“And now here I am,” Hohenheim agreed. “To your disappointment, I’m sure. You were actually rather hoping I was really dead, weren’t you?”

A slight hitch of breath. “No! I mean…I…”

“It’s all right. I know how hard this is. I’ve been through it myself, after all. But there’s a lot we have to talk about, don’t you think?”

The other managed a shrug. “You were right, before: you almost missed me. I’m leaving by train this evening.”

“I suspected as much. Which means you said all your goodbyes to your friends yesterday?” At the younger man’s hesitation, Hohenheim smiled narrowly. “I didn’t think so.”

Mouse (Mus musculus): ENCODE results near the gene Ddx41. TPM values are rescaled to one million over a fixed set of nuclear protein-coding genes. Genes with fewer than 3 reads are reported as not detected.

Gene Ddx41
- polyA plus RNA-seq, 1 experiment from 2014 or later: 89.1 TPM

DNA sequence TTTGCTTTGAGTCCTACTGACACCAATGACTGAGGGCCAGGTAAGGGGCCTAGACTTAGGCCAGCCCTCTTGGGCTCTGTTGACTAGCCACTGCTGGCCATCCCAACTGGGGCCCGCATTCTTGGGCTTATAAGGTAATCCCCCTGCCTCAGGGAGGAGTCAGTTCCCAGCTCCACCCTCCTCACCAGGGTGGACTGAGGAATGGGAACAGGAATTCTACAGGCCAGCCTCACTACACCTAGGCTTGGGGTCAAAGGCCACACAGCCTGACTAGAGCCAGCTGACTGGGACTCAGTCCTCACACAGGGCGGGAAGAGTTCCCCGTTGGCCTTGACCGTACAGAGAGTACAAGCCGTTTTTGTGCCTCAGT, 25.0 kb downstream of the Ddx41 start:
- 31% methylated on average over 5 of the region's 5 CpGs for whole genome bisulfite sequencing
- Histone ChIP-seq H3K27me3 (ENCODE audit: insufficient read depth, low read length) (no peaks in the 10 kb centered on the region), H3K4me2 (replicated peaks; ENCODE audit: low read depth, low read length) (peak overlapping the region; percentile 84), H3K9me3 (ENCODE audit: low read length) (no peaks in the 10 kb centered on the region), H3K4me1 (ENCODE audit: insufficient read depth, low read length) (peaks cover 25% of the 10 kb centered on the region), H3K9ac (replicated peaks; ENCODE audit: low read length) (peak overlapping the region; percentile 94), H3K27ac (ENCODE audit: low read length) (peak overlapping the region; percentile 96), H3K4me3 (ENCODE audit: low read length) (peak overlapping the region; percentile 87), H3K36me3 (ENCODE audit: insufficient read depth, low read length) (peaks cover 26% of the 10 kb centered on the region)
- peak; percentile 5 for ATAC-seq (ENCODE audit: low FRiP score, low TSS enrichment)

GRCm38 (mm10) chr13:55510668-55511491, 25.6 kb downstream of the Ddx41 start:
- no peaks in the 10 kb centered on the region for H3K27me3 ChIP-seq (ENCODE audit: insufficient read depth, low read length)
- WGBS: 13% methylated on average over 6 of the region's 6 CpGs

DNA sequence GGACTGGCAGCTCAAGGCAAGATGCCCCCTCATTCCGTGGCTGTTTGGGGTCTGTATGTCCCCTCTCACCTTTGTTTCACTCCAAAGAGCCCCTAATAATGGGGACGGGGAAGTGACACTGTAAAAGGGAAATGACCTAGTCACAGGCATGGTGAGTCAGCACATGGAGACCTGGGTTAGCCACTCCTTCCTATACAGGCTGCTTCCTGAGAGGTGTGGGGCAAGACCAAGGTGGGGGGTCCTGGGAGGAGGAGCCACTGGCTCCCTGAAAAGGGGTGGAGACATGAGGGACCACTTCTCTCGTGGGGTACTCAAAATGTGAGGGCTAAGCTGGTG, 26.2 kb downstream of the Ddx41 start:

Mustang swallowed, shutting his eyes again. “They think I’m leaving on a three-week vacation,” he said, his voice faint. “I thought it was better not to tell them…”

“That you never intend to return,” Hohenheim finished.

Mustang flushed, a light pink that crept up his throat to shade his pale cheeks. He tilted his head, his gaze slanted at Hohenheim’s face from beneath his unruly dark hair. “Isn’t that what you did?” he demanded. “You more than anyone should understand this.”

Hohenheim dropped his jacket on the grass and moved to lean against a headstone near that of Maes Hughes. “No,” he said, “that is not what I did. I told Tricia everything. She fully understood why I needed to be away for a while. She was going to explain it to the boys when they were old enough to understand. Neither of us had any idea that she would become ill and…leave them…as she did. When I came back, as I’d planned, well…you know what had happened in the meantime.”